4. I understand that Cavaliers fans are desperate to cling onto something with the departure of their native son (again), but Collin Sexton does not feel like the new Kyrie Irving. Cleveland has become a stop-gap for the myriad of various veterans left in Lebron’s wake, and these guys are playing for their next contract with their new team. Seasoned veterans are unlikely to capitulate to a young point guard’s demand for the ball in the way that Sexton would prefer, and I’m not sure his 40% shooting on a 23-win team will appeal to voters amongst a solid group of rookies.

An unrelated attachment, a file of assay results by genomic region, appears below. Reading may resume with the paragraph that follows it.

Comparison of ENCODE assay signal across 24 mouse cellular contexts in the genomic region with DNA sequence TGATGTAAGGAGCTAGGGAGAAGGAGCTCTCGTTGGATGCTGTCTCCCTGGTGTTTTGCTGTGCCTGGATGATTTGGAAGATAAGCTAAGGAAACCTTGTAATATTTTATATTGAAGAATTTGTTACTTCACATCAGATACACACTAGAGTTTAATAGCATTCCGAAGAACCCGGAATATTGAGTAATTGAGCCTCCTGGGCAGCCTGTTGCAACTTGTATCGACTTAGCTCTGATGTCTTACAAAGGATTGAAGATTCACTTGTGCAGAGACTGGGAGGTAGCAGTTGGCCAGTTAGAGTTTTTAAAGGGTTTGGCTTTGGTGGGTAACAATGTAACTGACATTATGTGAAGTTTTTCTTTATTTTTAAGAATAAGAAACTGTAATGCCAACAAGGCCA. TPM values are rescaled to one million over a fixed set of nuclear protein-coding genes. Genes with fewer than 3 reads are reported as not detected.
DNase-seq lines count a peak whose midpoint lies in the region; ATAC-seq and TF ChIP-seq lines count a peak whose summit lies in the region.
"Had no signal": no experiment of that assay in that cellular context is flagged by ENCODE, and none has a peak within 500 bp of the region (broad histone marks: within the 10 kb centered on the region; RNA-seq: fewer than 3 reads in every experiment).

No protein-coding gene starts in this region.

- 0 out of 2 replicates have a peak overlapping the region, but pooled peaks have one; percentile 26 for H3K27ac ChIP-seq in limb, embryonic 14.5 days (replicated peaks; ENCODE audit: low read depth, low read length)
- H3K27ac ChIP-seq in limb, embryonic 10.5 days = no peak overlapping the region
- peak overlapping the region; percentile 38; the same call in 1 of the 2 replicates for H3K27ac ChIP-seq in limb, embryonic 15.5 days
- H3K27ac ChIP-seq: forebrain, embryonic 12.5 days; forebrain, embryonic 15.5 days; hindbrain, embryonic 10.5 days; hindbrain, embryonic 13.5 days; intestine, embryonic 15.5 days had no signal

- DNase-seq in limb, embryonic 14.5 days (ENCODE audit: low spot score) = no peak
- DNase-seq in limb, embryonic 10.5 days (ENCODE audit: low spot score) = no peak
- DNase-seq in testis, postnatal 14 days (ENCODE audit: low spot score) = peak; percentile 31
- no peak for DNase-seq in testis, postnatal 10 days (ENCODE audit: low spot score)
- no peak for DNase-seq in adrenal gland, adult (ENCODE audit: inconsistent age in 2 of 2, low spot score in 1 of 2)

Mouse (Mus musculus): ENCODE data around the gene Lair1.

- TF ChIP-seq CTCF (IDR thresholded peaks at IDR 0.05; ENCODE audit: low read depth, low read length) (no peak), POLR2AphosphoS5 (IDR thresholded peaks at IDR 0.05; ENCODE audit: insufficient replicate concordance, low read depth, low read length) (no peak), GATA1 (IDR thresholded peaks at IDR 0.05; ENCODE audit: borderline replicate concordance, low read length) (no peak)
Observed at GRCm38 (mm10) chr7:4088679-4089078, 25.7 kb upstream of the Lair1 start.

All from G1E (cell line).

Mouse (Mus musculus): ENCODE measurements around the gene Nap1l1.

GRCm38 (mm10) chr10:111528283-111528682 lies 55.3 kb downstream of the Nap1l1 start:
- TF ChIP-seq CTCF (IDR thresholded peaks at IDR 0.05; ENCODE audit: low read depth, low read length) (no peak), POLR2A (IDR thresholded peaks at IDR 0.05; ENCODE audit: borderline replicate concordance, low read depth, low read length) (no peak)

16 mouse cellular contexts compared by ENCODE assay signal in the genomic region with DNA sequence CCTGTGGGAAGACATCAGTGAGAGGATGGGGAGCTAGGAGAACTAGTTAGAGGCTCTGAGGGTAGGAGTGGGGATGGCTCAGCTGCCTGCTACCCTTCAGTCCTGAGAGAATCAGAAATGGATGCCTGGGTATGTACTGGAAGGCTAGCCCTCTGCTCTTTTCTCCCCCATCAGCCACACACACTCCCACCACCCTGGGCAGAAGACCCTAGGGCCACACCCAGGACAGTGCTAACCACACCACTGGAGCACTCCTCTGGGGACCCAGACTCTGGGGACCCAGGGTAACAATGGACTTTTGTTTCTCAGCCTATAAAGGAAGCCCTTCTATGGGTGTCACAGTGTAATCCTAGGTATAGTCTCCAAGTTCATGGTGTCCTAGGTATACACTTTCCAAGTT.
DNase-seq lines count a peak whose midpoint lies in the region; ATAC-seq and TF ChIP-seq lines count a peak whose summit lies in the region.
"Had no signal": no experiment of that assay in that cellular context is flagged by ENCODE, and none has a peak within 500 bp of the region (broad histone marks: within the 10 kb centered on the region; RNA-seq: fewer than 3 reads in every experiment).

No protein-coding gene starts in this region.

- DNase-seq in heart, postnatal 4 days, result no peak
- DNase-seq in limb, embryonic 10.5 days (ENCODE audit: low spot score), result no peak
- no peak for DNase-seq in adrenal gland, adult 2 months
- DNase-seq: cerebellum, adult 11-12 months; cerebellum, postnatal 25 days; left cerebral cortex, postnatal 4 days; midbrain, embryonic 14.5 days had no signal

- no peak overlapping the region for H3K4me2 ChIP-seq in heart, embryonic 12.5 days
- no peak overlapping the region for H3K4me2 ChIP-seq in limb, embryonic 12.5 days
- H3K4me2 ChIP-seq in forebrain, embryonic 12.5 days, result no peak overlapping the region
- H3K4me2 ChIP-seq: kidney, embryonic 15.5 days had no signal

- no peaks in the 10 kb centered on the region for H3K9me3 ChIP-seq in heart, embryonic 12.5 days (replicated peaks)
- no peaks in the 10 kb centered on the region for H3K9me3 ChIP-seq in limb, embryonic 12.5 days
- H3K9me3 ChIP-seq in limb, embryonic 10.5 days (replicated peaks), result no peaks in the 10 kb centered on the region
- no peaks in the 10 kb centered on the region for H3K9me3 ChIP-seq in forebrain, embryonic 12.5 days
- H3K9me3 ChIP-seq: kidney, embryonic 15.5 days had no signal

3. Coming directly off of his freshman year at Duke, I would’ve thought that Marvin Bagley would be -130 for this Rookie of the Year title. When he got drafted by the Kings, I thought it would be perfect for him; he could throw up a 20/10 every night, break Twitter a couple times of times a week, and ultimately bring home the ROY Crown while putting up empty stats.
Unfortunately for him, the Kings have a crowded frontcourt (see: Harry Giles), and one that is loaded with those empty calories-type of players. If Bagley is able to reign supreme and stuff his face with meaningless statistics, he could run away with the award. I’m just not convinced that we are about to see that type of season from Bagley.